Residents of four neighborhoods near the Lowry Avenue Bridge in Minneapolis are raising concerns about air pollution after a study they commissioned found elevated death rates, including from cancers and asthma, in the area.
Researchers hired by the neighborhood didn’t pinpoint a cause of the deaths, but activists didn’t hesitate Monday to point fingers at the GAF roofing factory next to the bridge. The activists, organized as Eastside Quality of Life, want the state to further limit volatile organic compounds produced at GAF. They also say the city shouldn’t continue to lease the southern end of its former Upper Harbor Terminal to GAF for storing shingles beyond 2017.
“We don’t want to shut them down. We just want them to clean up,” said Nancy Przymus, the Bottineau neighborhood group’s coordinator.
GAF issued a statement disputing the conclusion that its plant contributed to the negative health effects. The company noted that it made a $1 million investment in its equipment last year that allows it to burn off more of the volatile organic compounds.
The neighborhood study, not yet published beyond a statistical summary, found that census tracts corresponding with the Hawthorne and McKinley areas on the North Side and Bottineau and Marshall Terrace areas of northeast Minneapolis had elevated death rates. Researchers Tonye Sylvanus and Stephanie Yuen combed 19 years of Minnesota Department of Health vital statistics for the causes of death for tract residents.
They found a death rate as high as three times the state average for all deaths and as high as twice the state average for all cancers. Generally, the worst outcomes were reported in the Hawthorne neighborhood.
Other health factors?
After the researchers made a data request for state health records, the Minnesota Department of Health used different data for a broader area to construct a cancer incidence study for four north and northeast Minneapolis ZIP codes. They found elevated incidence of certain cancers in the North Side ZIP codes, particularly for total cancers among men, compared to metro rates.
But the study largely attributed those elevated rates to racial disparities in cancer incidence. They noted that cancer rates for black residents of the North Side, while higher than the state average, are in line with black residents throughout the metro.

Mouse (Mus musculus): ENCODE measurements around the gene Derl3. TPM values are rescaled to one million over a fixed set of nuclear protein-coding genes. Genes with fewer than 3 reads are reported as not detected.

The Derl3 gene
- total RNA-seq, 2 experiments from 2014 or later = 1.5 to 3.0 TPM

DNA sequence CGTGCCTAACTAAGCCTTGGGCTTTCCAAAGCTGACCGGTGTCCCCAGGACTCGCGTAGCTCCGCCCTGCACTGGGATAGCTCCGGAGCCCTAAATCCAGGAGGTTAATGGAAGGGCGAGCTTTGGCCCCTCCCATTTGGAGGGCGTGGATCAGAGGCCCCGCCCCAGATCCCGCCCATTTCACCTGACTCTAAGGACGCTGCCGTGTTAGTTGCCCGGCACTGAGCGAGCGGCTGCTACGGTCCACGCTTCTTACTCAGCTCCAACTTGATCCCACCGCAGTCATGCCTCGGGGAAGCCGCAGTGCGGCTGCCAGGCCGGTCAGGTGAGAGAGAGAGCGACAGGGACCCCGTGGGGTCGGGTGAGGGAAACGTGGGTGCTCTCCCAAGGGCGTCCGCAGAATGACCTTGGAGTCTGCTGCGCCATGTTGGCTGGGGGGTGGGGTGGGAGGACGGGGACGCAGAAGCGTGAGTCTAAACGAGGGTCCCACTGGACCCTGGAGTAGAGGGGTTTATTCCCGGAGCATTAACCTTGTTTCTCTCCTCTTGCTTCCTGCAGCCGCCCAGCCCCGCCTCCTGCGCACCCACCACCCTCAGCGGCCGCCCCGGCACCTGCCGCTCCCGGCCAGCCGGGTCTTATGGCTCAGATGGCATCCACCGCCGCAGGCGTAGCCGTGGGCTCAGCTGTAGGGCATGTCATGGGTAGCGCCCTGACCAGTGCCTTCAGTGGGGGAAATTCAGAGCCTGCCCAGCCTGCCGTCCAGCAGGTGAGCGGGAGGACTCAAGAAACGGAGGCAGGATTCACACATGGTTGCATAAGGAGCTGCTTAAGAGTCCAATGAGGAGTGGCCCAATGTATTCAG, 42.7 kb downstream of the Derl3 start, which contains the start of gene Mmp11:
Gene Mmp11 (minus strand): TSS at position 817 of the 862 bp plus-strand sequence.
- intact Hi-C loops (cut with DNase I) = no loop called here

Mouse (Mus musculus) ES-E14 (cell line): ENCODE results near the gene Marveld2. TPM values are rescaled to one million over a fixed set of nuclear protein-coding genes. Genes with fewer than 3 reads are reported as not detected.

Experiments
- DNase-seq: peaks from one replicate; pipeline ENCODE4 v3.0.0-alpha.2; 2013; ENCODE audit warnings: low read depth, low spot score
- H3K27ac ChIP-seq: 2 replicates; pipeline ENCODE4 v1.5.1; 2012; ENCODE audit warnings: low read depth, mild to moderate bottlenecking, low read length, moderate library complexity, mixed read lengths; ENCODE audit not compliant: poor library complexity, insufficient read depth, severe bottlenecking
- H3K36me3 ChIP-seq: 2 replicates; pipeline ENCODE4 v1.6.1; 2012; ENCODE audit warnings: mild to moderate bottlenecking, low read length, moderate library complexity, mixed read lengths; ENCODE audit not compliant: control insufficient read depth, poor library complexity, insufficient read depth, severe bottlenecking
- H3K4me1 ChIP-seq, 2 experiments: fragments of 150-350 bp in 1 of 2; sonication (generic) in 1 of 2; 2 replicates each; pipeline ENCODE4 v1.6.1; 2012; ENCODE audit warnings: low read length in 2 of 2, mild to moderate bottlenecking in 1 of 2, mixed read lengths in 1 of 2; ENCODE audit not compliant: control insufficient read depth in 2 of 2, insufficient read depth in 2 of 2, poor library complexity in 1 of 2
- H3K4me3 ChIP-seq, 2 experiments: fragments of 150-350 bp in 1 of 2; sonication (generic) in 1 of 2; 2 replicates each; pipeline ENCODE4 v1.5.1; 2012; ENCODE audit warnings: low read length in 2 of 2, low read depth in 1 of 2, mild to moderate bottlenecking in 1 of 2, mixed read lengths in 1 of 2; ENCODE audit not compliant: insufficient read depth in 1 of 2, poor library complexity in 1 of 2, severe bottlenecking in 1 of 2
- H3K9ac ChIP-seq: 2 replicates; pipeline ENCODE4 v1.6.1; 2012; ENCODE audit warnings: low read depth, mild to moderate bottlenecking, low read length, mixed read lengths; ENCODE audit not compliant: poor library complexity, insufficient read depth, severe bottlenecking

But Przymus faulted the state study for being too broad geographically, diluting the impact of pollution in the river area. The state study also considered cancer incidence, not deaths, and is for a much shorter time frame.
The river area “has been exposed to generations of polluted air,” said Mariam Slayhi, president of the Bottineau group.
Many of the complaints about GAF come in to the city when residents report an unpleasant, tar-like smell.
Jim Doten, a city environmental services supervisor, said city observations have found “a pretty big reduction in the occurrence and level of the odors” since GAF added the new equipment last year. He said they still occur, but with less intensity and frequency. But complaints logged when GAF isn’t operating suggest there may be another source for the smell, Doten said.
GAF employs 100 union workers and has been on the riverfront since 1935. It said it made the operational changes to help minimize odors.
“Not only has GAF been and continues to be in compliance with all applicable environmental regulations, we take great care to be responsive to the issues raised by the surrounding community,” the company statement said.
However, the Minnesota Pollution Control Agency, which last amended the plant’s permit in 2005 for an expansion, has recorded several compliance issues for the company involving late reports and missing record keeping.
GAF is not the only industrial facility in the river area that has drawn the ire of residents and attention of state regulators.
The state has moved to revoke the air emission permit for Northern Metal Recycling, just downstream of the bridge, after a state monitor there found repeated violations of particulate limits.
The Bottineau neighborhood has spent about $37,000 so far for the study of mortality in the area, with about $16,000 coming from a city grant. The next phase of the study, pending research approval, will involve interviewing residents of the four census areas to determine cancer incidence among living residents. Sylvanus said he hopes to complete that work by November.